Donations Dazzle Longtime Museum Volunteer Ray Stockton

Ray Stockton, 47-years volunteering at the Minidoka County Historical Society Museum in near Rupert, Idaho.


Donations of priceless family heirlooms become dazzling displays at the Minidoka County Historical Society Museum near Rupert in southeastern Idaho, where volunteer Ray Stockton builds displays for them.

“Visitors have told me they can’t believe what we have here at the museum in a small town like Rupert,” said Stockton, 84, a museum volunteer since 1974. “We really do have some amazing exhibits.”

During the past four decades, Stockton has seen displays expand steadily to showcase life around the Rupert area, from prehistoric to colonial and modern times. Fossilized mammoth molars and giant bison horns are remnants of prehistoric creatures that roamed the region about 30,000 years ago. A gleaming pocket watch was owned by Benjamin Franklin. A colorful pristine quilt was hand stitched in 1819 and brought to the United States by adventurous British immigrants.

The fossils and watch came from the estate of Sam Osgood Jr. of Rupert in 2004.

“He wanted to share what he had with the community,” Stockton said.

He said he has documentation verifying the watch’s authenticity. It was a gift and token of appreciation from Franklin, postmaster general of the Continental Congress, to Samuel Osgood, who was appointed by George Washington to be the first postmaster general of the United States in 1789. Samuel Osgood started a family tradition of passing on his name, as well as the watch, to his descendants, until, several generations later, Sam Osgood Jr. owned it.

Sam’s father, an amateur paleontologist, also collected prehistoric bones and fossils. In the early 1950s, county workers were digging in the Acequia gravel pit near Rupert and discovered the remains of mammoths and giant bison. He gathered them up and saved them for future generations to appreciate.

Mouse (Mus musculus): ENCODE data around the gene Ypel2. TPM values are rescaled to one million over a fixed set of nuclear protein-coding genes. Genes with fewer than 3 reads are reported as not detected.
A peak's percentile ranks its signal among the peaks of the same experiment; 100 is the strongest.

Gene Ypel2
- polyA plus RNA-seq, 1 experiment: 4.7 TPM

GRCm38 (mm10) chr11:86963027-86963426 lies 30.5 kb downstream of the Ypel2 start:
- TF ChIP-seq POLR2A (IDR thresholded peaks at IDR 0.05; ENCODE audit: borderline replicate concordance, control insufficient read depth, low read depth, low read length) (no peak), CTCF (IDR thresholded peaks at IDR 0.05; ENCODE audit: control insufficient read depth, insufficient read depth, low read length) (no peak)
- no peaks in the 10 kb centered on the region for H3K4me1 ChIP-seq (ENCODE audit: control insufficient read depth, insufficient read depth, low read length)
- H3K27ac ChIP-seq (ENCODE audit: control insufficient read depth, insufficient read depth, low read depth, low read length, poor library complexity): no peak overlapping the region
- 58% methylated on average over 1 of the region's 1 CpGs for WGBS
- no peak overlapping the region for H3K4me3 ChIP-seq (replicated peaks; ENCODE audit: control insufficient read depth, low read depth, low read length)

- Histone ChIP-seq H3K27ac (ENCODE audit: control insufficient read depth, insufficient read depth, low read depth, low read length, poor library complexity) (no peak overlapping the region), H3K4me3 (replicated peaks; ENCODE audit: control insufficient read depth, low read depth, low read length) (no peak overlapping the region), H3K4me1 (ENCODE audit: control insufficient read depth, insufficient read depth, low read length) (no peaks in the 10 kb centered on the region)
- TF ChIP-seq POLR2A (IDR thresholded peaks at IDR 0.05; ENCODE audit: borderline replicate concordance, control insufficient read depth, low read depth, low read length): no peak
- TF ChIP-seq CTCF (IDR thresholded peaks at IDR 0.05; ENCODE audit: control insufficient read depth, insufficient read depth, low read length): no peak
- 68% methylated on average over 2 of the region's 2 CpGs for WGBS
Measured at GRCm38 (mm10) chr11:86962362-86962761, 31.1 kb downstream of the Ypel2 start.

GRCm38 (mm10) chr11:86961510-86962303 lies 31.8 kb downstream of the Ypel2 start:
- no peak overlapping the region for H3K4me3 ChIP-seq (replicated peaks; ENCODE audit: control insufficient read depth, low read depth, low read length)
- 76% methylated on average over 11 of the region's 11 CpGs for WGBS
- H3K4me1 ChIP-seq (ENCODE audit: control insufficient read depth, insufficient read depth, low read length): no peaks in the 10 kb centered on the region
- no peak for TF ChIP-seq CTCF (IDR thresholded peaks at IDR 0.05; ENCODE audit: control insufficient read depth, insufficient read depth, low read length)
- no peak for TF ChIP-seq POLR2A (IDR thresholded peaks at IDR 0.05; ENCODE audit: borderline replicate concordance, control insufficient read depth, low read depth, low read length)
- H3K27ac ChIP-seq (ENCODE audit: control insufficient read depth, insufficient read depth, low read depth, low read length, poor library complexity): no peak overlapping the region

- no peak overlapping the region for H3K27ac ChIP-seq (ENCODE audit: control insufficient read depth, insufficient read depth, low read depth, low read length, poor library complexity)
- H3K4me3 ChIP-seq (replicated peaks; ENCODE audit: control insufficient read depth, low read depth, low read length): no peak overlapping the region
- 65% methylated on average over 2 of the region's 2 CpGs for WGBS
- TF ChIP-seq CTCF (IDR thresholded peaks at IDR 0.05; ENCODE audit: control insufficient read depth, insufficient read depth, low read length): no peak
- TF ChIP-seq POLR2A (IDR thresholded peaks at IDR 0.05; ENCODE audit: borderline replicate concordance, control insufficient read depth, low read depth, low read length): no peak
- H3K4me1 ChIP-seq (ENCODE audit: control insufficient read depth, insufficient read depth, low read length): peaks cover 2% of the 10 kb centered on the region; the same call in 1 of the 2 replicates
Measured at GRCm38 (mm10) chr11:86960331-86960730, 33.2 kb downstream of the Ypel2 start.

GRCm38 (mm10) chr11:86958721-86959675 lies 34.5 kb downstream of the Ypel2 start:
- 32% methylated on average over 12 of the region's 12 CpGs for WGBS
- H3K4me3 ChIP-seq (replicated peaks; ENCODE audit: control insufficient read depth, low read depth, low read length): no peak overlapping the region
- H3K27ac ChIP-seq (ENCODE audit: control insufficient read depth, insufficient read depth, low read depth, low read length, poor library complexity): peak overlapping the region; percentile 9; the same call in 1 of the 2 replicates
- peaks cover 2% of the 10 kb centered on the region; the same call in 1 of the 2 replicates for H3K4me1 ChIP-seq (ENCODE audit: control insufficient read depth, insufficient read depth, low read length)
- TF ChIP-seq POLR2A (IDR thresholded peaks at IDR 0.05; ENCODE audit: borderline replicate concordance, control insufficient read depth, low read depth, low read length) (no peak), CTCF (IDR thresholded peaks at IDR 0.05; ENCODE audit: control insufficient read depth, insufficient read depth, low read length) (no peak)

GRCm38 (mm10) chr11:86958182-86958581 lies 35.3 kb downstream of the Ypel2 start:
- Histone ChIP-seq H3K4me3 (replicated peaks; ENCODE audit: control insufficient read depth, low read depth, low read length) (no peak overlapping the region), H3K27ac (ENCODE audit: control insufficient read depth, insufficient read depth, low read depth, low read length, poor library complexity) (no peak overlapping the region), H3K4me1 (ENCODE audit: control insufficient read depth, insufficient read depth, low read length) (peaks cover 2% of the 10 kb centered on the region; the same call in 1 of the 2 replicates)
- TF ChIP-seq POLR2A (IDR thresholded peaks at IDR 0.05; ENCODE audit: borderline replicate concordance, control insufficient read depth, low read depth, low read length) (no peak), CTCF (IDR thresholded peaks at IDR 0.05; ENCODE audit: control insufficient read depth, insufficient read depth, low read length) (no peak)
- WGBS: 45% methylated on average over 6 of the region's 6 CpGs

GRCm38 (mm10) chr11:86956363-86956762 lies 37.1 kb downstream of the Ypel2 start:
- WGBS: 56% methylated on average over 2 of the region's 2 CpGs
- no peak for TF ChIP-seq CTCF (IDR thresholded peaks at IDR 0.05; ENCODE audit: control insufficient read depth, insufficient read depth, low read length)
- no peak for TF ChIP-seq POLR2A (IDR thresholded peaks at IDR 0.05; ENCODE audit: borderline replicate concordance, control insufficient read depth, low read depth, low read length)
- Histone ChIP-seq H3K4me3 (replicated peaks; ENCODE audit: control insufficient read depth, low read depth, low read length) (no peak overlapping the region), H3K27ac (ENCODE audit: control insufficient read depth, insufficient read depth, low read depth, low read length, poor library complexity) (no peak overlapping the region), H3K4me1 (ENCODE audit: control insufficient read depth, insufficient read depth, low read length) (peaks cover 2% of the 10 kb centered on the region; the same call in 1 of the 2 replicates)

Whatever historic items come to the museum at 99 East Baseline Road, instead of seeing rust and dust, Stockton envisions them restored and in a dazzling display. A talented carpenter, artist, and musician, he has made the museum his second home after a friend, who was the historical society president, invited him to help out.

“I’m the type who has to stay busy,” said Stockton, who retired from running a local RV business with his wife, Jean. “I spend eight to 10 hours a day here and love every minute of whatever I’m doing.”

His creativity and commitment to the museum is deeply appreciated, said Anne Davis Schenk, a past acting vice president of the museum board.

“I can’t begin to tell you how much he has contributed to the museum,” she said. “His work on displays has been outstanding as well as his contributions to the board of directors. He has an eye for what a display should look like and what historical value it might have to Minidoka County.”

Stockton has even donated his own collections—horse tack used in a livery and more than 1,000 different types of glass bottles and jars that homesteaders once used. He found many of the jars and bottles throughout Idaho’s backcountry at old mines and homesteads.

“The Mason Company made about 350 types of canning jars of all sizes and colors,” he said.

Reflecting on his nearly half century of volunteerism at the museum, Ray said, “I’ll know when it’s time to quit working here. But it won’t be for a while yet. There’s still too much to do.” ISI